Emily Dickinson is quoted as writing to Samuel Bowles that "the old words are numb—and there a'nt any new ones" (4). This absence of variety in Dickinson's life urged her to redefine the words that already existed by creating more or less of an emphasis on certain words. She achieved this effect by omitting key words and dislocating punctuation in a sentence and therefore giving new meaning to them. In her poem My Life had stood—a Loaded Gun--, her use of compression gives more force to each fragmented sentence, breaking it up into almost metaphoric terms of the components of the gun itself.
Common in all of Dickinson's poems is the infamous "dash" or "hyphen"; it is technically designed "to connect the parts of a compound word or the parts of a word divided for any purpose" (Webster's Dictionary pg 401). Dickinson certainly took advantage of the "for any purpose" aspect of the definition when she began using the dash not only to separate a compound word, but to omit whole words, emphasize a pause or to connect two ideas without the use of conventional grammar or punctuation. In disrupting punctuation, Dickinson reveals the open nature of language that conventional punctuation seeks to regulate and makes new groupings and relationships between words apart from linguistic conventions. This is illustrated throughout the poem, beginning at the first line.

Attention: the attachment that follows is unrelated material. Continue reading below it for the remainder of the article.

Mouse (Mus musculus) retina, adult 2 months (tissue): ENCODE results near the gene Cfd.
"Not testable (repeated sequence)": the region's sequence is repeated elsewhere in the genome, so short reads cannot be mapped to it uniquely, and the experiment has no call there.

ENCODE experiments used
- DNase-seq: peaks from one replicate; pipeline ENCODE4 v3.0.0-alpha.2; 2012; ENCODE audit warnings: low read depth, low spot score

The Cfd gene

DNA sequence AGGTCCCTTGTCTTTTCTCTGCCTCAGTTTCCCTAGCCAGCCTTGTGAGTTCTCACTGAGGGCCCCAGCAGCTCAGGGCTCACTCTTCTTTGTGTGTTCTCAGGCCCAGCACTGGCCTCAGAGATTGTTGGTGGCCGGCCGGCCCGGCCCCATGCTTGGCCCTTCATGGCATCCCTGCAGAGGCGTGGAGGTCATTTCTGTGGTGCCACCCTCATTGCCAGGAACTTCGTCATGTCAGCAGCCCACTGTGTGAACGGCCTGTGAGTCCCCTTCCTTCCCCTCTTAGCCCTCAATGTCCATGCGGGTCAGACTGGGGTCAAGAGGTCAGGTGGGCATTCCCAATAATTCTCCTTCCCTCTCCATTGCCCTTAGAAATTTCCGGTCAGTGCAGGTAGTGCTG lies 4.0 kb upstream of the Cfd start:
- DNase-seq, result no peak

My Life had stood—a Loaded Gun—
In Corners—till a Day
The Owner passed—identified—
And carried Me away--
If the word "like" is added in the first line to read: "My life had stood [like] a loaded gun" there becomes too much emphasis on the...
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... it describes would be lost. My Life had stood—a Loaded Gun— is the title of an experience that cannot be told literally. To compensate for this inability, Dickinson tells it in the fragmented sentences of a metaphor. Unlike Whitman and Emerson she describes the feelings of the experience by painting a picture with her words, while others describe the actual experience in words. The latter is less difficult being that the description is of a concrete and palpable experience. In Dickinson's case however, the experience is ineffable and her ability to illustrate an emotion by taking apart words, putting them back together and unconventionally punctuating a sentence is at the least commendable.
Denma, Kamilla. Emily Dickinson's Volcanic Punctuation. 17 Feb. 2001 *http://www.colorado.edu/EDIS/journal/articles/11.1.Denman.html*
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